Figure 6. Correlation analysis between disease duration (years) and the ALFF values in the PCUN and ACC. (A) Correlation analysis between disease duration and the ALFF values in the PCUN: n = 20, r = 0.254, p > 0.05. (B) Correlation analysis between disease duration and the ALFF values in the ACC: n = 20, r = 0.022, p > 0.05. ALFF, amplitude of low-frequency fluctuation; PCUN, precuneus; ACC, anterior cingulate cortex.

TABLE 3
www.frontiersin.org

Table 3. Estimation results of the multivariate linear regression coefficients on the ALFF z-values in the PCUN and ACC.

Discussion

Brain-related symptoms are an important part of AR. By the statistics of the keyword search results in PubMed and Google Scholar databases, we found that several brain-related symptoms in AR have been mentioned frequently, especially in recent years, as shown in Figure 7. Epidemiologic studies showed that a diagnosis of major depressive disorder is 1.7 times higher in AR patients compared to that in non-allergic subjects (Cuffel et al., 1999; Hurwitz and Morgenstern, 1999). Despite anxiety and depression, disorders relating to cognition, attention, and memory in AR are also common clinically. A cross-sectional study found that allergic rhinitis was associated with loss of energy and concentration difficulty (Robles-Figueroa et al., 2020). Kremer et al. illustrated that AR was related to a significantly impaired psychological wellbeing and perceived impaired cognitive functioning (Kremer et al., 2002). Pollen-allergic AR patients delivered an increased amount of total errors in specific measurements of spatial working memory during the pollen season compared to those in the control group (Papapostolou et al., 2020). It has been shown that untreated allergic patients experience a subtle slowed speed of cognitive processing (Marshall et al., 2000). Moreover, recent studies have proposed that pediatric allergic airway disease was associated with declines in cognitive function and school attendance (Yamasaki et al., 2020). As for attention deficits, AR is also reported to be closely related to attention-deficit hyperactivity disorder (ADHD) in previous studies (Brawley et al., 2004; Melamed and Heffron, 2016; Yang et al., 2016; Feng et al., 2017; Miyazaki et al., 2017; Wang et al., 2018; Chen et al., 2019; Guo et al., 2020). Children with ADHD were found to be more likely to have AR than are their counterparts (Miyazaki et al., 2017). Brain-related symptoms like cognitive impairment (CI), mood changes, and attention deficits also exist in other allergic diseases such as asthma and atopic dermatitis. It is worth mentioning that CI was largely observed in adults with asthma (Rhyou and Nam, 2020). Additionally, patients with vasomotor rhinitis also suffer from psychological damage (Zhang et al., 2020).

FIGURE 7
www.frontiersin.org

Figure 7. Keyword search results in PubMed and Google Scholar. (A,B) Number of results from PubMed and Google Scholar (by February 2021) shown separately for the following keywords: “(allergic rhinitis) AND (depression),” “(allergic rhinitis) AND (anxiety),” “(allergic rhinitis) AND (memory degradation),” “(allergic rhinitis) AND (attention deficit),” “(allergic rhinitis) AND (insomnia),” “(allergic rhinitis) AND (irritable),” “(allergic rhinitis) AND (cognitive impairment),” “(allergic rhinitis) AND (dementia),” “(allergic rhinitis) AND (restless),” and “(allergic rhinitis) AND (embarrassed).”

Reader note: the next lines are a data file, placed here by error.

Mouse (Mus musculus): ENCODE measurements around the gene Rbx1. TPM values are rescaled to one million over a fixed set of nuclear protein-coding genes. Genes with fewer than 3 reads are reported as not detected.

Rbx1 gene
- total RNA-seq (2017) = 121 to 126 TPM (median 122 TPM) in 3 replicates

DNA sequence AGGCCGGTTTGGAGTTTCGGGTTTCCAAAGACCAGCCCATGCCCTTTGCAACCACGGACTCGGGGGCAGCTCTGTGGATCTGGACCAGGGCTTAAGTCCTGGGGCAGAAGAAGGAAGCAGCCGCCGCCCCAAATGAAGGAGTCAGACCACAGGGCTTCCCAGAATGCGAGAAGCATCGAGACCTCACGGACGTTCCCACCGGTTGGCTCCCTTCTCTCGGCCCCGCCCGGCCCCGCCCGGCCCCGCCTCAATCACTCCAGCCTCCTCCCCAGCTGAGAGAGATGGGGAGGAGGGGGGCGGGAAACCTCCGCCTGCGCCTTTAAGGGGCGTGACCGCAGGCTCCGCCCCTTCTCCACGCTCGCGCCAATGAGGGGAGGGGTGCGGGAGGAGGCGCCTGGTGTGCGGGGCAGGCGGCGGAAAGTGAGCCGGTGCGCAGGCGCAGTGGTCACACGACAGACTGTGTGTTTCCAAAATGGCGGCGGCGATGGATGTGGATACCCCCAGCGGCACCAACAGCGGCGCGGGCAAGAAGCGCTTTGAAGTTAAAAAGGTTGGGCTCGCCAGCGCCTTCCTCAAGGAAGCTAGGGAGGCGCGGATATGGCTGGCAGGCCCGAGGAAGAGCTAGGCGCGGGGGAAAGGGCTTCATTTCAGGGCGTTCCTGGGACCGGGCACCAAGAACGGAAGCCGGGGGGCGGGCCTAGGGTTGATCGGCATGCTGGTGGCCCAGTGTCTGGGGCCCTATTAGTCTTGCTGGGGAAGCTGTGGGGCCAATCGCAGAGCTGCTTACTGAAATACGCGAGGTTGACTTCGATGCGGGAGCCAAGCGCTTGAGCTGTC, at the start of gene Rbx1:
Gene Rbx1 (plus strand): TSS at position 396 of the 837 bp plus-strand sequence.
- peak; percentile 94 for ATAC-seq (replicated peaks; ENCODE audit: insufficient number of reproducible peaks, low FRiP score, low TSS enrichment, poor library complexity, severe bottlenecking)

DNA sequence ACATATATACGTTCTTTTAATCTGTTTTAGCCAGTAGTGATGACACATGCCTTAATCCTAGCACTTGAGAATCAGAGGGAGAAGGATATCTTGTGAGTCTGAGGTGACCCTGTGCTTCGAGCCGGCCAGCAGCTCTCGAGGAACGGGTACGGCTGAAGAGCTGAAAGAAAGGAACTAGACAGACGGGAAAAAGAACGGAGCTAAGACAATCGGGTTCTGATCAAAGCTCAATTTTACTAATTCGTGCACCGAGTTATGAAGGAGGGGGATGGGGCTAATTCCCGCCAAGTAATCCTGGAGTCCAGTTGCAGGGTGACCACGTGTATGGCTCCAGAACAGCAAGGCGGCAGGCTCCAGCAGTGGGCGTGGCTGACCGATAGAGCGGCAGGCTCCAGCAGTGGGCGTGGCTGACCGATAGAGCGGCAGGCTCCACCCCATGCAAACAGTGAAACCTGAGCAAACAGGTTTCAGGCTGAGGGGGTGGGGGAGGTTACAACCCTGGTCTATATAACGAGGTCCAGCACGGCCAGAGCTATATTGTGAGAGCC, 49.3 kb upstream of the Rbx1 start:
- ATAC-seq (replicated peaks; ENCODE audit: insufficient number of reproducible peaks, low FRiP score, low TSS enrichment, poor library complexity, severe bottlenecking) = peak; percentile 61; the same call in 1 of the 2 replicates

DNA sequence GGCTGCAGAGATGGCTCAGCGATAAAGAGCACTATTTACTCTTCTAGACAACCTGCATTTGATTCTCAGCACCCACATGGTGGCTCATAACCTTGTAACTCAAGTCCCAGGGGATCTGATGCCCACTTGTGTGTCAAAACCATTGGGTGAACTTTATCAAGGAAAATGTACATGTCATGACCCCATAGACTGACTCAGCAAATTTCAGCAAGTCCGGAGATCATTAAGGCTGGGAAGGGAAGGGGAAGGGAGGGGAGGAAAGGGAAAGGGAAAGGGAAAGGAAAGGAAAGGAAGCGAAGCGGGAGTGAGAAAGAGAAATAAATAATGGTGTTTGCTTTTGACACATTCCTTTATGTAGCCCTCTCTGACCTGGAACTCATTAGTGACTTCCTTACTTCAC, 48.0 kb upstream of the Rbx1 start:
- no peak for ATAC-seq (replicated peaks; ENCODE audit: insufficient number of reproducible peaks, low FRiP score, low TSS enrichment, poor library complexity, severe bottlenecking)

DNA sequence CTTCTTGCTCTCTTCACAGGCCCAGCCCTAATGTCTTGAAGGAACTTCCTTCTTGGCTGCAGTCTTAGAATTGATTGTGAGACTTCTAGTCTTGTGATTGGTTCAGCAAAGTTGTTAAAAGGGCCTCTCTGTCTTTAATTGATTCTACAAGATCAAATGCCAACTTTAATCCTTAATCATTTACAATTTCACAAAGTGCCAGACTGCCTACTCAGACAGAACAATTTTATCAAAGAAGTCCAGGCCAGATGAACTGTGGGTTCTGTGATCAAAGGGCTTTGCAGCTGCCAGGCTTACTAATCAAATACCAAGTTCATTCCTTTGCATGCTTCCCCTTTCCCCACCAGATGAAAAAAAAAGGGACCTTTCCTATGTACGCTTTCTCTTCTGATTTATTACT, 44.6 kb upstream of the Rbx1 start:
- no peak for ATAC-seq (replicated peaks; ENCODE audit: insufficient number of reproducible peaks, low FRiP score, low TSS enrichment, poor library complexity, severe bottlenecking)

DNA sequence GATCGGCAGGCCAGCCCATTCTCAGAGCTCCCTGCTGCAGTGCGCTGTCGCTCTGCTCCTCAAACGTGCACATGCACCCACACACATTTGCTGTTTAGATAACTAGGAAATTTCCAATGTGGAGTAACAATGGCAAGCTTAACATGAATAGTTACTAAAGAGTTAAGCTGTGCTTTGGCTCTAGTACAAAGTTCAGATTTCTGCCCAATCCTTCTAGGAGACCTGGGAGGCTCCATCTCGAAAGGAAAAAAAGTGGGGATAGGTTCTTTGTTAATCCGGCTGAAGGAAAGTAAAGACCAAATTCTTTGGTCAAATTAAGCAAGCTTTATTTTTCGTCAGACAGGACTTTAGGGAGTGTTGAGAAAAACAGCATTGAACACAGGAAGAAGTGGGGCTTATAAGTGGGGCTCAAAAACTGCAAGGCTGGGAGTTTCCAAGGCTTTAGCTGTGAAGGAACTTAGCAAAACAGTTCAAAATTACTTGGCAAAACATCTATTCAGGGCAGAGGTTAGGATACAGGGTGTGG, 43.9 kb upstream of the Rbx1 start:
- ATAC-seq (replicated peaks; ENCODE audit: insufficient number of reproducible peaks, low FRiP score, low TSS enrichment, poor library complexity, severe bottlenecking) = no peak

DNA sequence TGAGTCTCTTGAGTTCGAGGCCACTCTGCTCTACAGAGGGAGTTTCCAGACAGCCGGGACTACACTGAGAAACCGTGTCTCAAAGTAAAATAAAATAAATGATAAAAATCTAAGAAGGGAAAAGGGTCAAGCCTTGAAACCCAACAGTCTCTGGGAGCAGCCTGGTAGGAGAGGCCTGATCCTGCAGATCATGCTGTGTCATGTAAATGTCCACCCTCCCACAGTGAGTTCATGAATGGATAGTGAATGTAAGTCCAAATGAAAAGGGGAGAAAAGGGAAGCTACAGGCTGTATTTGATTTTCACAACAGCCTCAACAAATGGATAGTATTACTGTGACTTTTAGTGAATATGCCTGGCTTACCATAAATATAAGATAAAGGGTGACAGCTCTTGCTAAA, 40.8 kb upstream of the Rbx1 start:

However, most of these studies are based on one-item self-reports regarding the absence or presence of brain-related symptoms and, therefore, lack a subjective and visualized assessment of psychological impairments in AR patients. The underlying pathophysiological mechanisms of clinically relevant psychological disorders in AR patients remain elusive as well. rs-fMRI might provide a tool for visualizing the changes of the different brain regions in AR.

In this study, we report on the changes in resting-state spontaneous brain activity in AR patients. ALFF analysis was used to investigate alterations of the BOLD signal and the correlation between brain areas and clinical data. We found that AR patients mainly exhibited a significant lower ALFF in the PCUN and a significant higher ALFF in the ACC. Moreover, the ALFF values showed significant correlations with clinical indexes, and the ALFF in the PCUN reflected positive correlations with the specific IgE results of AR patients. Patients with AR may experience changes in brain function, and these changes may result in CI, memory degradation, anxiety–mood disorder, and attention deficits. The connections between the brain-related symptoms and brain function regions are shown abstractly in Figure 8 in the form of a Sankey diagram and related to our results in the brain map. To our knowledge, this is the first report on the resting-state spontaneous brain activity in AR patients showing the activation of different brain regions and providing important information about the brain circuitry changes of AR patients.

FIGURE 8
www.frontiersin.org

Figure 8. Associations among AR, brain-related symptoms, and brain regions. The Sankey diagram showed the associations among AR, brain-related symptoms (including depression, anxiety, memory degradation, attention deficit, insomnia, irritability, cognitive impairment, dementia, restlessness, and embarrassment, which were grouped into four categories for cognition problems, psychological problems, memory problems, and activity problems), and brain regions (PCUN, ACC, and others) abstractly based on the relationship between them from knowledge of AR literatures. The brain map on the right was our result of the ALFF analysis presented by the BrainNet toolbox in SPM. AR, allergic rhinitis; PCUN, precuneus; ACC, anterior cingulate cortex; ALFF, amplitude of low-frequency fluctuation.